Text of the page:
That question is too broad, but given that you omitted the single most important thing, I feel I need to pipe up.
Authenticate the update.
If you want to make sure that your devices are running your code, then you need authentication, not encryption. Encryption ensures that other people can't know what's in your code, and that's hard to achieve and rarely useful. (You can encrypt, but if the decryption key is on the device, you didn't gain anything unless you have a way to protect the decryption key that doesn't let you protect the code directly.) Authenticity is the property that other people can't produce a fake update, and that property is usually desirable.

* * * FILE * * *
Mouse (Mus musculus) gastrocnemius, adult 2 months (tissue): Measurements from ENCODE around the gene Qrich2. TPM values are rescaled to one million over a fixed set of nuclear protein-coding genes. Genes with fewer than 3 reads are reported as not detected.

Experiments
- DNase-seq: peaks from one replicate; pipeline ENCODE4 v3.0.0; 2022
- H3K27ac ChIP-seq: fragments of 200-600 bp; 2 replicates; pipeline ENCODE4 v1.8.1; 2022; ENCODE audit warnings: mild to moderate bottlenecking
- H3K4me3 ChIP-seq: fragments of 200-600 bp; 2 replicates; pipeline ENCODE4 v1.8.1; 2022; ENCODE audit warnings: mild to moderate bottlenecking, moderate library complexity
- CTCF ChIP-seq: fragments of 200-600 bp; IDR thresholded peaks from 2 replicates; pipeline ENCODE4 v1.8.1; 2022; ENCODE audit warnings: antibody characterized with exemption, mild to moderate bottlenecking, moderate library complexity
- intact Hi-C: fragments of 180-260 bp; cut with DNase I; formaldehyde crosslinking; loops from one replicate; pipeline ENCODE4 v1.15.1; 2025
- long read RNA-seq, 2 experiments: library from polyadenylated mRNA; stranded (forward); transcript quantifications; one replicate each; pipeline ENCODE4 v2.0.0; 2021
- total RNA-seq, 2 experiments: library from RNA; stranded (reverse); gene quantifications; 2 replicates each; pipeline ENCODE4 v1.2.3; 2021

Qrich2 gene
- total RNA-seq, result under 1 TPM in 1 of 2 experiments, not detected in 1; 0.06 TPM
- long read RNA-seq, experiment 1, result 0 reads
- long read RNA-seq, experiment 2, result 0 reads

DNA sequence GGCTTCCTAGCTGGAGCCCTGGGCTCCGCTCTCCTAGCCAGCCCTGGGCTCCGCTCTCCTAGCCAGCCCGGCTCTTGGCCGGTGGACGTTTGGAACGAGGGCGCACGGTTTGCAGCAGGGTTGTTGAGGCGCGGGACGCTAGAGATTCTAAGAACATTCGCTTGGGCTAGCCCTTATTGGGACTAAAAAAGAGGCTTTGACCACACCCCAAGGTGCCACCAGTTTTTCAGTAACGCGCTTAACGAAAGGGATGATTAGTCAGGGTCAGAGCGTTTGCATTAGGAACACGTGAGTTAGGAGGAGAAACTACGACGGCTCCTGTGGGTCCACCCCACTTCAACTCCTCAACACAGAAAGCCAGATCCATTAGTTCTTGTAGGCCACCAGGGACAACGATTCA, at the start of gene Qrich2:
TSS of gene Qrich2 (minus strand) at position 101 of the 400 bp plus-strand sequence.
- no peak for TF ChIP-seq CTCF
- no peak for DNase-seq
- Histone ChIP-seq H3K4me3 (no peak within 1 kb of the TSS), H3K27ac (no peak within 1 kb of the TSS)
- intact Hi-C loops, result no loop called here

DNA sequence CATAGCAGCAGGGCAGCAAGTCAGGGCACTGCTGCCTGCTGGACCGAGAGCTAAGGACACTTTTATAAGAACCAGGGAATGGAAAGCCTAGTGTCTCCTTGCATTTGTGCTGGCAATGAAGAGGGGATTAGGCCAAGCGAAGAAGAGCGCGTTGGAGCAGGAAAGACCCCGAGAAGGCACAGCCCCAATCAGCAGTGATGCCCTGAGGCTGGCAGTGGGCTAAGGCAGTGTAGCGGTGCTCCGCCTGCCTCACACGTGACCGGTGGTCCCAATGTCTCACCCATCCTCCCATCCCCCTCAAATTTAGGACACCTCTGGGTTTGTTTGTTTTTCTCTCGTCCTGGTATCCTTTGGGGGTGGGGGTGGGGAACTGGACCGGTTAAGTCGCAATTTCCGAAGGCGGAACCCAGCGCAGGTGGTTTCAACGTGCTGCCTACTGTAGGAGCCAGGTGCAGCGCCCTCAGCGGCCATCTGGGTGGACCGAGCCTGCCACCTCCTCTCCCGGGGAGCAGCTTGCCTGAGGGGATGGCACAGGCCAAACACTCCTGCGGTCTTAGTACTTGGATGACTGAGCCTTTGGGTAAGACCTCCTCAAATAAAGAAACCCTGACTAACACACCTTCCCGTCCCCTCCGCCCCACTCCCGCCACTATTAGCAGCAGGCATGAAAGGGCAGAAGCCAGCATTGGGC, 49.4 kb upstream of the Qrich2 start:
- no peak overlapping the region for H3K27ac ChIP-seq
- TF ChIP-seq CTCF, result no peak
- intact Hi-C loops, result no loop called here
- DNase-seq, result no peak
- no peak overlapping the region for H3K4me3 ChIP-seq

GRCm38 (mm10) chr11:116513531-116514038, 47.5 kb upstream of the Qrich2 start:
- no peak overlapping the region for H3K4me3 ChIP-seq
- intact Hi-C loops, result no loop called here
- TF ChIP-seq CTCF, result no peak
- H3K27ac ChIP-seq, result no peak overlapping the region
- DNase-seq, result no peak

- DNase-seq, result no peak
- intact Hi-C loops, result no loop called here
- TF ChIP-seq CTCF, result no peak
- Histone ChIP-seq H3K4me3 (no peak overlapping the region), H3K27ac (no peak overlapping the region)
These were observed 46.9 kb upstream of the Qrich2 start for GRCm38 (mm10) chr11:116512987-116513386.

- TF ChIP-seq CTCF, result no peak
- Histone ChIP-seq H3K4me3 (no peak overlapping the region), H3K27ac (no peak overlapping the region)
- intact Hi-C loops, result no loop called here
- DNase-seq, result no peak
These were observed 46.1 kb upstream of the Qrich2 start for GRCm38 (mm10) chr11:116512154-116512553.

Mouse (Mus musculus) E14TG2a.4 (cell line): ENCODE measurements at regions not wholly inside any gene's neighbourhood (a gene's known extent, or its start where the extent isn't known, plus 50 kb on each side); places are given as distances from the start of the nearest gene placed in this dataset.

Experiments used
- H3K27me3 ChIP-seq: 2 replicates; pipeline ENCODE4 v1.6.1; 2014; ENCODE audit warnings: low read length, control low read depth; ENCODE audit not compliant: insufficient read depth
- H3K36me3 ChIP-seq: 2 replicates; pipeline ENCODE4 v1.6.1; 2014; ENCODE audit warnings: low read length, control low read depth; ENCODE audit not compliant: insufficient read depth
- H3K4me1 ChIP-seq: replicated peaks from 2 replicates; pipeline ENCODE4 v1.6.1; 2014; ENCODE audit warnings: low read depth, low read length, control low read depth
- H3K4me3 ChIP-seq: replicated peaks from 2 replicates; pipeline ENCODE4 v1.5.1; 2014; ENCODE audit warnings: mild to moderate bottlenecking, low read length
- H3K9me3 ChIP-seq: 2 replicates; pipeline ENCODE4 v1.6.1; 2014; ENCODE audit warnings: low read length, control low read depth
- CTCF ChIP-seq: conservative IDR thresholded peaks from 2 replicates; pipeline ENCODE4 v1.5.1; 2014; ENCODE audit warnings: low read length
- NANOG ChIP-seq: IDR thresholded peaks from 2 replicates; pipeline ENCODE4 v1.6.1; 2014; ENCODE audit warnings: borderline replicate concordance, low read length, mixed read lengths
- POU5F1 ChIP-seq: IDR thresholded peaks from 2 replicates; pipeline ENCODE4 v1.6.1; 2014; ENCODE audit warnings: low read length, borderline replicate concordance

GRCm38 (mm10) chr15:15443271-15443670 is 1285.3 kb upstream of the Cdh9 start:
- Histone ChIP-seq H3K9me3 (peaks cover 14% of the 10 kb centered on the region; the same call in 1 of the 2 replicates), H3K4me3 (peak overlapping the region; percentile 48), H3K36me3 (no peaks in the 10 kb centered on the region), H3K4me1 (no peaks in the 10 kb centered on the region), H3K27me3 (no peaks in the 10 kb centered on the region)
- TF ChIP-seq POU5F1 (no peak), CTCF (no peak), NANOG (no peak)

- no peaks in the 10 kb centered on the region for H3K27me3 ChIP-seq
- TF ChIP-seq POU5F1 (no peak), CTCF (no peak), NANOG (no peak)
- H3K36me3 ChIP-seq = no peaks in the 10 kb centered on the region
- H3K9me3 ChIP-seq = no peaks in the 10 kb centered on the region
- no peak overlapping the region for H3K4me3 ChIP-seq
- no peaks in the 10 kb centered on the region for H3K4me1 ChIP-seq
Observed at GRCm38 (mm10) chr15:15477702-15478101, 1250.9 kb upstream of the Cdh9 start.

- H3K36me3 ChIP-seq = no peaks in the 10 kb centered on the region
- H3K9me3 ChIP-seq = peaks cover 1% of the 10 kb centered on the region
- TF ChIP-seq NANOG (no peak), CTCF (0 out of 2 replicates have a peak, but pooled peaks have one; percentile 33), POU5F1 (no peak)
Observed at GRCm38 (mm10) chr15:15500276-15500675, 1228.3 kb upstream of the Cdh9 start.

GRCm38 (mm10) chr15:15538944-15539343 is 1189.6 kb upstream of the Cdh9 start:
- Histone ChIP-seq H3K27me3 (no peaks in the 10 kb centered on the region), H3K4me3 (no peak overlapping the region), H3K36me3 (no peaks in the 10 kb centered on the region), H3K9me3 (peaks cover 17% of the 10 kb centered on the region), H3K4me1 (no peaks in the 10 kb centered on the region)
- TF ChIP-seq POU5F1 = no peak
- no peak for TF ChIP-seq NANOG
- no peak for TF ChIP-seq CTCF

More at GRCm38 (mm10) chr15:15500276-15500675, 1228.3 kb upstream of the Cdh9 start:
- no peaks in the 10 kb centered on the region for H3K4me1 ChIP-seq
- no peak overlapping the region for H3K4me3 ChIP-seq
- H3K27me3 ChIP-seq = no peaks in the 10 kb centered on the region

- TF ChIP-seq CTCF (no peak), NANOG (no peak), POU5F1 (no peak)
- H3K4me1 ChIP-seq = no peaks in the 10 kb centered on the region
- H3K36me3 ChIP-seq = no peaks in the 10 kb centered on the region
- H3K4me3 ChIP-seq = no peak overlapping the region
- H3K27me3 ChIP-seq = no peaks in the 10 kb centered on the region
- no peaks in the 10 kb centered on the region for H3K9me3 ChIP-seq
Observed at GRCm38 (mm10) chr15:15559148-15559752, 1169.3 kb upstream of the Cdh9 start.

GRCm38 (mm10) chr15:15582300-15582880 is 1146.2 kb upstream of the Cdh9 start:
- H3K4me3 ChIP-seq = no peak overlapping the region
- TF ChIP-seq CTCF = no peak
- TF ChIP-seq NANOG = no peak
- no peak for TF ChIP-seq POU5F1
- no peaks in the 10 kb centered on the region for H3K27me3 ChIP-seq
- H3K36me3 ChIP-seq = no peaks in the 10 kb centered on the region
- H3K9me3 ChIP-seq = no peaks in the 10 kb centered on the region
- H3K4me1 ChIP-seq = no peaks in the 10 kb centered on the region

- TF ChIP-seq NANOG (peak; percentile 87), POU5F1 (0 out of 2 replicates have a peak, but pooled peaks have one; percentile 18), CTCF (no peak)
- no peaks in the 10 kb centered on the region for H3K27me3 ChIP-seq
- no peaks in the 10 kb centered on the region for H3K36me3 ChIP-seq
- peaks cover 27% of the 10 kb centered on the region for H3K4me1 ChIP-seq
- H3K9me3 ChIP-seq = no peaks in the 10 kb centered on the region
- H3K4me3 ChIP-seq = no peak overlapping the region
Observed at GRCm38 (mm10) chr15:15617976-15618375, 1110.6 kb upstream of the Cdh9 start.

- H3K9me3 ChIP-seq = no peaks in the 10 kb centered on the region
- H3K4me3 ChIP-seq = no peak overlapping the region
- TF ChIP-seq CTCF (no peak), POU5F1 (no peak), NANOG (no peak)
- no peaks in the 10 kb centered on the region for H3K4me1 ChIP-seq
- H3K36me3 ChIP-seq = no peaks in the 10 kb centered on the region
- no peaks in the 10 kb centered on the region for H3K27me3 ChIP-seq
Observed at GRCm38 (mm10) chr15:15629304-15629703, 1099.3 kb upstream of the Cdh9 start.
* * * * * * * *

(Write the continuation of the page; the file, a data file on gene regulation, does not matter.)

Note that encrypting does not help with authenticity. This is a false belief that people who don't really understand security sometimes have, but it's just not true.
For some devices, it's fine to run any firmware if the owner so chooses. In that case, you still need some mechanism to ensure that only the owner of the device can install firmware, and not some random passer-by. Generally that means that the device must authenticate the update as coming from the registered owner.